Even the most professional of jugglers has a difficult time trying to handle several objects at once. The same applies to high school students who are trying to juggle a hefty class schedule in a quest for credits in order to graduate.
Seeing the struggle the students are facing, Pocahontas County High School principal Michael Adkins is looking for a way to make that juggling act a little easier.
Currently, the schedule at PCHS is block scheduling – four blocks or classes a day, with one of those blocks split in two. The classes change at the end of the fall semester to a new block of four or five classes.
The schedule was implemented in the 1996-1997 school year and while it worked for a while, a new state regulation, which requires students to have four credits each of English/language arts, history, math and science, as well as extracurricular and/or Career and Technical Education [CTE] classes, has put a burden on the students.
“We’re looking at our schedule because our dropout rate is pretty bad,” Adkins said. “The block schedule isn’t flexible enough for us, so I set up a schedule committee and their whole job the first semester was to research a possible master schedule framework for us.”
The committee suggested six period days, seven period days, a trimester system and staying in the block schedule.
Of all the suggestions, Adkins said he believes the trimester schedule will be the best option for PCHS.
“Instead of a semester, you divide the year up into three parts – twelve weeks instead of eighteen weeks,” he said. “You’ve got your fall, your winter and your spring. Each of these sections is twelve weeks and the classes that you take in those sections are half credit. We’ll be running five classes a day.”
With the trimester schedule, a student has the possibility to earn up to seven-and-a-half credits a year, ending their four years of high school with a maximum of 30 credits. With block scheduling, students have the possibility of earning 32 credits. The West Virginia Department of Educa- tion requirement is 24 credits to graduate high school.
While it seems odd to have classes take two semesters, it gives struggling students a better chance at learning the curriculum as well as a chance to make up failed classes in a more timely fashion.
For example, a freshman will be enrolled in Math 1A in the first semester. If he passes the class, he will move on to Math 1B in the second semester. If he fails, he will be able to take Math 1A in the second semester instead of waiting until the next school year.
“What that does is it gives them immediate remediation,” Adkins said. “They can retake the class. That’s why I love the fact that this is much more than the twenty-four [required credits] because it’s set up to help kids if they don’t succeed the first time. That’s one of the ways our block schedule is really limiting our kids. In the trimester, if you fail it, you would take it again and then get the remediation you need and move on to 1B in the spring. This would be kind of what we need to do to help the kids who are having a hard time.”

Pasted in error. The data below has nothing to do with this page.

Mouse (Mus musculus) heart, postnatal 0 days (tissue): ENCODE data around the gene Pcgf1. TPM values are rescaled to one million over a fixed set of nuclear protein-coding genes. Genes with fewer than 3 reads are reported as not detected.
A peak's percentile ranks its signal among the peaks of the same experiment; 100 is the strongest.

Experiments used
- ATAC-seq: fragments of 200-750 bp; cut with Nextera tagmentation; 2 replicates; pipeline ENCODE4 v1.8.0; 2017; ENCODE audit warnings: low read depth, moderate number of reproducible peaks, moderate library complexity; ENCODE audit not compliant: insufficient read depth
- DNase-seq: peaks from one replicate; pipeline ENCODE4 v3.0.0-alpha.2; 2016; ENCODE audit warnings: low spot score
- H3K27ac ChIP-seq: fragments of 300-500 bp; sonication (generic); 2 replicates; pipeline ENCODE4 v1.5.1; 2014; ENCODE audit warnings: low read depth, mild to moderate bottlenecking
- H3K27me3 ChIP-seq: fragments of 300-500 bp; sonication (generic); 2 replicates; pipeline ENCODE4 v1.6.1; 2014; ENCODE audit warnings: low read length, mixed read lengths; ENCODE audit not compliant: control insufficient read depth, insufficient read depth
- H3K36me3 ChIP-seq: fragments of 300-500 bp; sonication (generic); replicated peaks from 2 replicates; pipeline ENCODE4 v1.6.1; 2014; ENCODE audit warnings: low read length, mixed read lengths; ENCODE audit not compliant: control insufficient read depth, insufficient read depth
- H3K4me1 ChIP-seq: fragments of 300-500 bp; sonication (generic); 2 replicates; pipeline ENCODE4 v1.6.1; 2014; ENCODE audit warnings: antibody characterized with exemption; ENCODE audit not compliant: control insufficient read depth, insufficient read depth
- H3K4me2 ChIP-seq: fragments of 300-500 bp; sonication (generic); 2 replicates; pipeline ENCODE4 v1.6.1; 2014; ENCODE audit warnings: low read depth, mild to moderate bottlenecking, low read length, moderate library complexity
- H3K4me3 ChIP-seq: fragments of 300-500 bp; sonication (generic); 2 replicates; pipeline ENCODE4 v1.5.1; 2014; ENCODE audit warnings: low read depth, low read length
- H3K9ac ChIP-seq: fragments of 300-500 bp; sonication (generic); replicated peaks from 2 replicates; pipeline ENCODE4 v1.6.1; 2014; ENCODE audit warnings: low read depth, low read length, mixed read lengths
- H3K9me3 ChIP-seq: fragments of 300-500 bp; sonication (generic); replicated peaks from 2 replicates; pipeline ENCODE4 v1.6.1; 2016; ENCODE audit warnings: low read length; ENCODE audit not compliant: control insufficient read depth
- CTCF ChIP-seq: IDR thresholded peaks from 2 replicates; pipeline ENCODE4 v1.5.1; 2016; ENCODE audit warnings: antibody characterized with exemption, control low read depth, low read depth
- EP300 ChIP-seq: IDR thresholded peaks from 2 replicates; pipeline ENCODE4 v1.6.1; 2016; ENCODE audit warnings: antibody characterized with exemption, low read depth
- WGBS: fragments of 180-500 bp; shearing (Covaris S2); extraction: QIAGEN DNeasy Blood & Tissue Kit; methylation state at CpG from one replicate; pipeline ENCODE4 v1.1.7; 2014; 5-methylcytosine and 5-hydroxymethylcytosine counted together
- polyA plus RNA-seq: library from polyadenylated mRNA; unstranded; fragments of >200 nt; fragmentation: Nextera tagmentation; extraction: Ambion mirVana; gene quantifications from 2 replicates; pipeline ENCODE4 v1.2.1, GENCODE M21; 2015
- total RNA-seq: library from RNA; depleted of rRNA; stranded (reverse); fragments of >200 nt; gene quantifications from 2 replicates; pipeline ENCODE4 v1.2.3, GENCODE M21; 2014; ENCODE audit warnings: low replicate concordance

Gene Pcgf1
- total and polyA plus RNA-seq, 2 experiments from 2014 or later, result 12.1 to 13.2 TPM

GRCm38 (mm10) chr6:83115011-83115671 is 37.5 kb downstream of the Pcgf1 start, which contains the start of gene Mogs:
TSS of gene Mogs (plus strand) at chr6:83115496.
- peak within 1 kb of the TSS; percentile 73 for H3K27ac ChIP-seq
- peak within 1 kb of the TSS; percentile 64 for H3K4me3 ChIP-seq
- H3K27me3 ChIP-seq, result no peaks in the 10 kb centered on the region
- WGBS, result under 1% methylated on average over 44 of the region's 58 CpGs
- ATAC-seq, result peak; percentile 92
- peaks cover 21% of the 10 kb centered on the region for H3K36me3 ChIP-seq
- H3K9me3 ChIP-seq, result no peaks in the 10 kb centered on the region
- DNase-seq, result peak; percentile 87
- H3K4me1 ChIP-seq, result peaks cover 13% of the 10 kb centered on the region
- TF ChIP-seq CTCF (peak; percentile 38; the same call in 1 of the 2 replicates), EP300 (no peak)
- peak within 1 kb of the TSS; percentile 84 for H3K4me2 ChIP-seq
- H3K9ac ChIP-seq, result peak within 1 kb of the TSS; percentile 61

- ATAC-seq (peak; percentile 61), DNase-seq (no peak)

In the past several years, the dropout rate and low grades have continued to increase, showing that there is something wrong with the education formula at the high school.
“Our dropout rate is too high,” Adkins said. “Our Ds and Fs are too high. The schedule is not a magic bullet to fix this problem. It’s a good place to start. It has more flexibility, but there’s a lot more to the fact that our kids are dropping out than just how many blocks they have in the day. Some of it we can help with and some of it we can’t. We need to focus on the things we can help.”
Adkins has been in touch with a school superintendent in Michigan who has schools using the trimester schedule and feels it is the right move.
“I’ve been in contact with two other schools that are running it,” he said. “They highly recommend it. There’s a superintendent, he’s done a lot of research on it, and he’s put together this informational packet and it was our starting point whenever our teachers were researching it in the scheduling committee.”
While it is scary to make changes to something as important as the education of children, Adkins said he feels the trimester is a step in the right direction.
“It’s just new,” he said. “Nobody knows what it is, and so they’re scared, especially because I’m new. It’s not like I’m coming in here as a foreigner and trying to push my will on things. I’m going by what people are telling me and what people are researching for me. We’re not the same system that we were twenty years ago. We can’t do it the same way we did it twenty years ago.
“I want to have this framework out there, but I want to give [the teachers] the freedom to build it the way that it needs to be in order to help our kiddos. It’s going to take more than me. I’m not a schedule mastermind kind of guy.”
The schedule change will not fix all the problems PCHS is facing, but it will be a stepping stone to ensuring the students remain in school and enjoy their education.
“This is not the perfect solution to all of our problems,” Adkins said. “There are some other policies and the cultural component that we need to look at. This is a technical change about how you arrange numbers and how you arrange lines. Sometimes, kids don’t want to come here. Sometimes adults don’t want to come here. There’s a lot going on in that culture component and if you just change the system and not the culture, it’s like rearranging the deck chairs on the Titanic – it’s more organized, it’s better, but it doesn’t keep it from sinking.”
Adkins said he will present the proposed trimester schedule to the board of education and teachers with plans to implement it in the near future. He also plans to ask educators who work with a trimester schedule to visit PCHS to give insight to the staff and community.
Suzanne Stewart may be contacted at firstname.lastname@example.org